Water losses in drinking water distribution systems are a globally recognised problem. Drinking water utilities have a number of reasons to address this challenge. In the Netherlands image considerations are of particular importance while, elsewhere in the world, financial, ecological and regulatory reasons also apply.
In this project we are developing a tool for the assessment and operational application of several leakage-detection and localisation methods in combination. The tool’s validation will involve applying it to three areas with different characteristics (including size), using historical and experimental data.
Once available, the Dutch water utilities can apply the project’s knowledge and tool w to reduce their water losses. Moreover, the project partners will be able to use the knowledge and tool to provide Dutch expertise in the field to assist other countries reduce water losses in their distribution systems. The international market in particular offers a huge potential, given that a large part of the world is struggling with water losses of tens of percentage.
The tool was tested with synthetic data (in the computer-simulated leaks) and with leaks simulated in the field (flushing tests) in two different DMAs in the Netherlands. For the synthetic leaks, the results show that the tool functions correctly and is capable of identifying the right area of the leakage (usually within 100-200 meters of the actual leakage point). This also applies for significant noise levels in the time series (up to 10%), which can be considered representative both for uncertainties in the measurements and the effects of the stochastic water demand. The tool’s application to data from flishing tests in the field was, in the first instance, less successful, but the insights obtained offer good prospects for successful field application.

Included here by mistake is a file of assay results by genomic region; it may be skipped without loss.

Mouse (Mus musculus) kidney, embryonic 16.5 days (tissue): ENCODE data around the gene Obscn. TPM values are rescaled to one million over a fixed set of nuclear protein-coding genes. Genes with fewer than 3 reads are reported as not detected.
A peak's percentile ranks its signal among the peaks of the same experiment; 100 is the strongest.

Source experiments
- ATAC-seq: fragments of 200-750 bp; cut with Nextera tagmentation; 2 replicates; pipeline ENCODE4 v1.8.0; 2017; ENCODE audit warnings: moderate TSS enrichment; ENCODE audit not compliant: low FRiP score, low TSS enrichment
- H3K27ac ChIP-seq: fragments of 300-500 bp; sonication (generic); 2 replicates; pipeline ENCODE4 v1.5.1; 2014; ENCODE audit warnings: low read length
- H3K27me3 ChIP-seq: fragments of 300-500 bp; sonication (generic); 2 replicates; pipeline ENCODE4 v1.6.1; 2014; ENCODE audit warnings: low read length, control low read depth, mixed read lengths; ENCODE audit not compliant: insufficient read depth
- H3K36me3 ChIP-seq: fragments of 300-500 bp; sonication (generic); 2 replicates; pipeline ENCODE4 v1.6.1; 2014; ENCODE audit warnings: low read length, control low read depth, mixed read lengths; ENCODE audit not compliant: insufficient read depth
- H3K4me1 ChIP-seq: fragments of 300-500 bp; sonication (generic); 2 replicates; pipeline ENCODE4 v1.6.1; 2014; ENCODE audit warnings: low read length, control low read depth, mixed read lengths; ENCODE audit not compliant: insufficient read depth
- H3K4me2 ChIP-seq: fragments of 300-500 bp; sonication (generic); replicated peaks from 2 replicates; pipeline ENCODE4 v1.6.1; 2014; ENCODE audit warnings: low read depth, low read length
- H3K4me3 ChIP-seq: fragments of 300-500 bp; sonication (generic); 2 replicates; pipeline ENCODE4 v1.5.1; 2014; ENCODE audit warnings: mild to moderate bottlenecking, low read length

The tool can be successfully applied to practical data under the following conditions: 1) For the leakage detection, a thorough analysis needs to be conducted to determine both the timing and the extent of the leaks. The former is identified by all methods implemented in the tool, and the latter by means of CFPD (Comparison of Flow Pattern Distributions) and spectral analysis, in particular. 2) For the leakage localisation, one needs to ensure that the hydraulic model used is sufficiently representative of the real hydraulic conditions in the field, both in terms of topology/connectivity, but also especially in terms of the water demand. Both aspects are achievable. In this way, effective leakage detection and localisation, based on various methods from the scientific literature, is brought within reach of the drinking water utilities.